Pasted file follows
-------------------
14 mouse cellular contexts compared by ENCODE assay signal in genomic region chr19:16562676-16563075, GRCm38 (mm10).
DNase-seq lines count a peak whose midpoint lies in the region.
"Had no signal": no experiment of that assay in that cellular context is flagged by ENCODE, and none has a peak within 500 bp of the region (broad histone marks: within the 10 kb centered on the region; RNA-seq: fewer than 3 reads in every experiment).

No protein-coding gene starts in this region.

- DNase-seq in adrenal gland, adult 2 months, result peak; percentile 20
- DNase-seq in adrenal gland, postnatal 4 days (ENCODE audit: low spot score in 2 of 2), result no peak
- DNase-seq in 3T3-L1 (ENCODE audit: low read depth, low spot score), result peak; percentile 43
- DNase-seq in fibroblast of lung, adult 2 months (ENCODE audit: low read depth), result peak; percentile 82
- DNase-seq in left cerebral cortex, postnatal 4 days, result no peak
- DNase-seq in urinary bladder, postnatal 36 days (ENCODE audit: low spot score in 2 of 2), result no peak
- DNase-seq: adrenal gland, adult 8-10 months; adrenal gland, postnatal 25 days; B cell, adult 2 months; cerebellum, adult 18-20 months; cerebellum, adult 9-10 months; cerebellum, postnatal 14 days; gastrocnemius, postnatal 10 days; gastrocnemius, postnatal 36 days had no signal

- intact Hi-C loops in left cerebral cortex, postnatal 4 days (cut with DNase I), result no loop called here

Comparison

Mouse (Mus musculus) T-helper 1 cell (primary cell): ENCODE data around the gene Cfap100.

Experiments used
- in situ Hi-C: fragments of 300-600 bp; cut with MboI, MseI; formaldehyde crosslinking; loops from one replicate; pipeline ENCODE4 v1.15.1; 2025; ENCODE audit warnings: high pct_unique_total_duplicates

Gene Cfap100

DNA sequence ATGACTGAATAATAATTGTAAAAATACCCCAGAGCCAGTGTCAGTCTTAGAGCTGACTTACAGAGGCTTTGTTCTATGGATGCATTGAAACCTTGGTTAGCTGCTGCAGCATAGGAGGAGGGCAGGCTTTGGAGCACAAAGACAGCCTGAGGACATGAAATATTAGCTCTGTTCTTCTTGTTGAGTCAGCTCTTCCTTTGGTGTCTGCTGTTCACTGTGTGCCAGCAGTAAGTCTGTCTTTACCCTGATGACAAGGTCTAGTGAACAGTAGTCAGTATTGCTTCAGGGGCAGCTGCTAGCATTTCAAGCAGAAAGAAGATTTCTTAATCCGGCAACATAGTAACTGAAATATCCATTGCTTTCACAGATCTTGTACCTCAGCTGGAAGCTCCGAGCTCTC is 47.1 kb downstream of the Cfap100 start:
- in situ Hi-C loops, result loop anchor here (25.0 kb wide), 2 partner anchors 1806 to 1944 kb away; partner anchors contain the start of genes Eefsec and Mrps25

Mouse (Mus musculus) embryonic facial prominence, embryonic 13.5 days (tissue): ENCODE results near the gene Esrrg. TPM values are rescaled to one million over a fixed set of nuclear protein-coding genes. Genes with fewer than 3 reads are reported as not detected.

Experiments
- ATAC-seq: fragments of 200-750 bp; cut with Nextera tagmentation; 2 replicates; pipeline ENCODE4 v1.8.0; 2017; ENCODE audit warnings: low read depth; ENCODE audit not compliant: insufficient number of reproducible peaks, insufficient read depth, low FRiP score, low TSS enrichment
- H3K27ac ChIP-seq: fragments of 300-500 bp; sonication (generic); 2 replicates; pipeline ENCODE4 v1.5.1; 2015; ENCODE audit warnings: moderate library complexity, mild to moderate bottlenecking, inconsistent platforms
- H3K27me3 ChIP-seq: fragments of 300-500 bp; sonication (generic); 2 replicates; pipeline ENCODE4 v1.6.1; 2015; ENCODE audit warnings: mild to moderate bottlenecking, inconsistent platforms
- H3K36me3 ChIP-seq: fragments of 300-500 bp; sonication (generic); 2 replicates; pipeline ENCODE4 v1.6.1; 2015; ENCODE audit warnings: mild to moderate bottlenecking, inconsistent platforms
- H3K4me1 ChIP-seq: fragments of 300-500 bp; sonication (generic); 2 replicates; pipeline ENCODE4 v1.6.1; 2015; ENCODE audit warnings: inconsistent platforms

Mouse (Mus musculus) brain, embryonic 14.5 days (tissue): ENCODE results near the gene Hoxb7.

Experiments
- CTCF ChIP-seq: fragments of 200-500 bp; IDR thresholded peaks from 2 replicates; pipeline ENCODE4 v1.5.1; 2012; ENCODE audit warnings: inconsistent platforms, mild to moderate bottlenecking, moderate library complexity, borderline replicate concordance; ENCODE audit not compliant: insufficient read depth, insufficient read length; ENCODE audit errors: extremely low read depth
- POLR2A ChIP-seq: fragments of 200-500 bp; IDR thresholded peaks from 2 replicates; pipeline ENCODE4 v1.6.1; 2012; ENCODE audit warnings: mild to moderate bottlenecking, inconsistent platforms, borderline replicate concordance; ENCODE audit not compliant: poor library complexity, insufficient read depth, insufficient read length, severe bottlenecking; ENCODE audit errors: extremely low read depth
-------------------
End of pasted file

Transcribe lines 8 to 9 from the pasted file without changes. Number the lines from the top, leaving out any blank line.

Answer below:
- DNase-seq in fibroblast of lung, adult 2 months (ENCODE audit: low read depth), result peak; percentile 82
- DNase-seq in left cerebral cortex, postnatal 4 days, result no peak